November 23, 2017

Campus Responds to Scheduled Dr. Michelle Cretella Lecture

By Andres Taborda ’15
News Staff

Following the controversy 
last semester surrounding the 
postponement of John Corvino’s lecture, students found themselves at odds with the College this Tuesday when the philosophy department promoted its upcoming lecture, “Who Am I?”

An email sent by Dr. Matthew Cuddeback of the philosophy department invited the College community to a lecture to be given by Dr. Michelle Cretella, M.D. Cretella’s talk, according to the email, will “describe her journey to navigate the controversial issue of homosexuality as a physician and a Catholic.”

Some students around campus were concerned about Dr. Cretella’s credentials due to her position on the board of directors of the National Association for Research and Therapy of Homosexuality. According to their website, NARTH supports forms of reparative therapy for homosexuality.

Some malcontent students took to social media to express their dissatisfaction with the philosophy department’s decision to bring a speaker with such beliefs given the current climate of the Providence College campus.

In an email to The Cowl, Dr. Michael O’Neill, chair of the philosophy department said, “It is important to understand that sponsorship by our department does not imply endorsement of any position held by any particular speaker.” He continued, “The only endorsement offered by our sponsorship is of the healthy and critical discourse that occurs within our academic space.”

O’Neill also noted that the philosophy department is a co-sponsor in the rescheduled visit of Corvino, who is set to deliver his lecture “The Meaning of (Gay) Marriage” later this spring.

Dr. Matthew Cuddeback, organizer of the event and assistant professor of philosophy, said, “As the flyer reads: Dr. Cretella ‘will describe her journey to navigate the controversial issue of homosexuality as a physician and a Catholic.’”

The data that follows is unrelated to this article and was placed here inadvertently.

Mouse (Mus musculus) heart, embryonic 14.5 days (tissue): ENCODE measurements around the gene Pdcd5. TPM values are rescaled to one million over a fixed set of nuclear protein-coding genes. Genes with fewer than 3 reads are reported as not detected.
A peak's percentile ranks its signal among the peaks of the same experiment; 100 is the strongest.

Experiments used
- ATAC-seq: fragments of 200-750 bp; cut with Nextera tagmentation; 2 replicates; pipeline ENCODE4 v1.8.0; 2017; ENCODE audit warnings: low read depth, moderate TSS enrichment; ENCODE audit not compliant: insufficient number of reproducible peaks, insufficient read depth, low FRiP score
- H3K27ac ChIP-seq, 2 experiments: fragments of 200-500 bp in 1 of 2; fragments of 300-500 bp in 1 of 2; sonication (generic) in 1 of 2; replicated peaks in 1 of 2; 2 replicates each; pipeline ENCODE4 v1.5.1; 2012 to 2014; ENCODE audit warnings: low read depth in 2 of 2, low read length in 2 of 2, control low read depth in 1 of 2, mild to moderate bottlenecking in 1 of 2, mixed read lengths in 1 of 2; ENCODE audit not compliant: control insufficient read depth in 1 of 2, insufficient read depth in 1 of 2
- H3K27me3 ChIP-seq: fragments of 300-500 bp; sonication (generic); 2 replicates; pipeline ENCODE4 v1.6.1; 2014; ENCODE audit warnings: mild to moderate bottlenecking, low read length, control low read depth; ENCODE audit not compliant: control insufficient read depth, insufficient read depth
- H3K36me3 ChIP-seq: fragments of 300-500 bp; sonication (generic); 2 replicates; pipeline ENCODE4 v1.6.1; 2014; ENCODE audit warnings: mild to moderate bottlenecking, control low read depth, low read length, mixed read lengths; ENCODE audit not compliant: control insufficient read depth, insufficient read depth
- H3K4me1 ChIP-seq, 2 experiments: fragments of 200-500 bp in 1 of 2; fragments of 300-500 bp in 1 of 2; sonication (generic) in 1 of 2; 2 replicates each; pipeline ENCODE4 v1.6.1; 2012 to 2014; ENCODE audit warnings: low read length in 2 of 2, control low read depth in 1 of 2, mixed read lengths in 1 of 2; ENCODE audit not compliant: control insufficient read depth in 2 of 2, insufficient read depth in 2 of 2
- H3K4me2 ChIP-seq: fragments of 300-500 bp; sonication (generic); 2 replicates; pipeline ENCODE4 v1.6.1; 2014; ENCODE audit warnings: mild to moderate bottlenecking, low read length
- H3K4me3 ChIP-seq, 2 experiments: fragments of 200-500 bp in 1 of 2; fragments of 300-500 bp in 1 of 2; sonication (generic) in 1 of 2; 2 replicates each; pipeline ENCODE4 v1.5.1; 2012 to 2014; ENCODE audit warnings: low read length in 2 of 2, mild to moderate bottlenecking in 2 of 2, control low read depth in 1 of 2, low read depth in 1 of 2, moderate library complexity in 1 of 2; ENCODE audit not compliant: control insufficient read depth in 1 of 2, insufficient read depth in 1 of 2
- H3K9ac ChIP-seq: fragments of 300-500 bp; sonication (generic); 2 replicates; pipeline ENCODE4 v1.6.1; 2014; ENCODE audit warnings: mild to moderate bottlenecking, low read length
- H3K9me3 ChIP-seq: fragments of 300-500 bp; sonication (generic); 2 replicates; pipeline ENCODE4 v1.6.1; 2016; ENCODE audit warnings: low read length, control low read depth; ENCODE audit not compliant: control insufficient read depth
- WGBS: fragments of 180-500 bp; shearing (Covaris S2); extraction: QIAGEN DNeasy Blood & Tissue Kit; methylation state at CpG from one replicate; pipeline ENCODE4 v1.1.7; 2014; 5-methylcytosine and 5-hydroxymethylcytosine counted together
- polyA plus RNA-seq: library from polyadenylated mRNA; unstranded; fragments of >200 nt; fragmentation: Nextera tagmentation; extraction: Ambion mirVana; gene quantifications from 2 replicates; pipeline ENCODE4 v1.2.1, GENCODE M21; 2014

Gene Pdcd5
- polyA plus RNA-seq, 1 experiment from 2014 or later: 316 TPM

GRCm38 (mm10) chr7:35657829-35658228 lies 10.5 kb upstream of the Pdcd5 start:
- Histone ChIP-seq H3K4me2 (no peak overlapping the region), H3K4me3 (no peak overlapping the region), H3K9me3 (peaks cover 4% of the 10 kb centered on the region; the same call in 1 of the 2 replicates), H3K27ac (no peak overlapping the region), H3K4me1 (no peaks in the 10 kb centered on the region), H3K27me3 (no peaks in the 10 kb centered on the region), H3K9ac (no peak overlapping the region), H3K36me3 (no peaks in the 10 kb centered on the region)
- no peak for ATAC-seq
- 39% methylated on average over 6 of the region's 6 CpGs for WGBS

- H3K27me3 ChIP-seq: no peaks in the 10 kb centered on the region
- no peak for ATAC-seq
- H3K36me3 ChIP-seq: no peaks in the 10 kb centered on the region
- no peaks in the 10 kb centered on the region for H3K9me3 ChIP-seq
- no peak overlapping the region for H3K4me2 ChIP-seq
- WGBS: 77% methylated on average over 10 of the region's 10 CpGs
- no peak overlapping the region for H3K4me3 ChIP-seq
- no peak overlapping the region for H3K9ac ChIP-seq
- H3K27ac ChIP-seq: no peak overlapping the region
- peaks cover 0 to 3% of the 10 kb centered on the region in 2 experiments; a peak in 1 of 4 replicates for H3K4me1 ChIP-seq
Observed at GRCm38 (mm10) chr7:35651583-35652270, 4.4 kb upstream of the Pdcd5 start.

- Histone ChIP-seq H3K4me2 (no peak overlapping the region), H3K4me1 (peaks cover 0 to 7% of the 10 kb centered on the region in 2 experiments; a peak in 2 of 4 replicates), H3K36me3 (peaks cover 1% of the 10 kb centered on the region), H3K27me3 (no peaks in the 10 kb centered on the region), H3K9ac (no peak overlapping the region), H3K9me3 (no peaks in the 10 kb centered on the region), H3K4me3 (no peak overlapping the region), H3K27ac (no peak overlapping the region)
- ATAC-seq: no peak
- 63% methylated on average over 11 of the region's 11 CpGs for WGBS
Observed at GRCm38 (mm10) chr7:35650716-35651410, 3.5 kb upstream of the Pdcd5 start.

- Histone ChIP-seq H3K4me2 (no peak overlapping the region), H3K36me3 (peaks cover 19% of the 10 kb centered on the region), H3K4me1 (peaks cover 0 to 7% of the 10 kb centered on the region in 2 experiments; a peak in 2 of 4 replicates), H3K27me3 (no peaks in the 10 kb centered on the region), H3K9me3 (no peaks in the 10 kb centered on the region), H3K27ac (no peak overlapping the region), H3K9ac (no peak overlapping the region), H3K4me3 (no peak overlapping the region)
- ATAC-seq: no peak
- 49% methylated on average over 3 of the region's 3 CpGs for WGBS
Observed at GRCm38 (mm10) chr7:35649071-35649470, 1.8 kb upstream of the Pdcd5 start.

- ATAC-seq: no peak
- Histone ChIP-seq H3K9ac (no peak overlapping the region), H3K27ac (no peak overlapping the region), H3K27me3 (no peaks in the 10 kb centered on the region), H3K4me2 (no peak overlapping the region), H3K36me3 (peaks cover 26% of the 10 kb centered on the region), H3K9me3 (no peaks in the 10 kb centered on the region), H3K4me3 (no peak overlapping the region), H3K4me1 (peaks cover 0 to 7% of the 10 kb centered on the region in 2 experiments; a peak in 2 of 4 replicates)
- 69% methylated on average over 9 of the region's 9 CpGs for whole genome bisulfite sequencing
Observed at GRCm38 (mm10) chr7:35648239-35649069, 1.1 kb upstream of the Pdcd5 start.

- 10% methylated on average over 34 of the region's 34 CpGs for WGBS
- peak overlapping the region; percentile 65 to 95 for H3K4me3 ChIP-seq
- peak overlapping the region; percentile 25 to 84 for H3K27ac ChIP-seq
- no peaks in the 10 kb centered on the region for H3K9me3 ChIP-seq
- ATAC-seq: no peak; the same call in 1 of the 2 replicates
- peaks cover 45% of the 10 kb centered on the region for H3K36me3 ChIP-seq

He continued, “This, and not ‘reparative therapy,’ is her topic. Dr. Cretella’s talk is an important contribution to our campus discussion about the important issue of homosexuality—a campus discussion encouraged by some faculty in the wake of the cancellation of Dr. [John] Corvino’s talk in September.”

But the sentiment does not seem to resonate with the faculty at Providence. Dr. Joseph Cammarano, associate professor of political science told The Cowl, “I have little to say about the decision by the philosophy department to sponsor an event unrelated to their field other than if there is a less compassionate department on campus I would be shocked.”

In light of recent academic freedom discussions, Cammarano also said, “I am also supportive of their unwise decision. They have the right to bring the speaker and I defend that right no matter how harmful it could be.”

Another member of the faculty, Dr. Carol Crafts, associate professor of biology, expressed her displeasure in an email she sent to all faculty members that eventually went viral on Facebook. She said, “If she is coming to speak on this topic, perhaps we should have a real scientist invited as a respondent.”

Crafts also said, “It is my belief that all views can be shared and discussed at the college, but a speaker’s position and credentials should be openly aired as well. Her arguments are philosophical, moral, [and] religious, not scientific.”

In what she describes as a “less generous” comment, she said, “I believe more accurate, she does a disservice to the scientific community pretending to be a member and misrepresents the biology of sexual orientation.”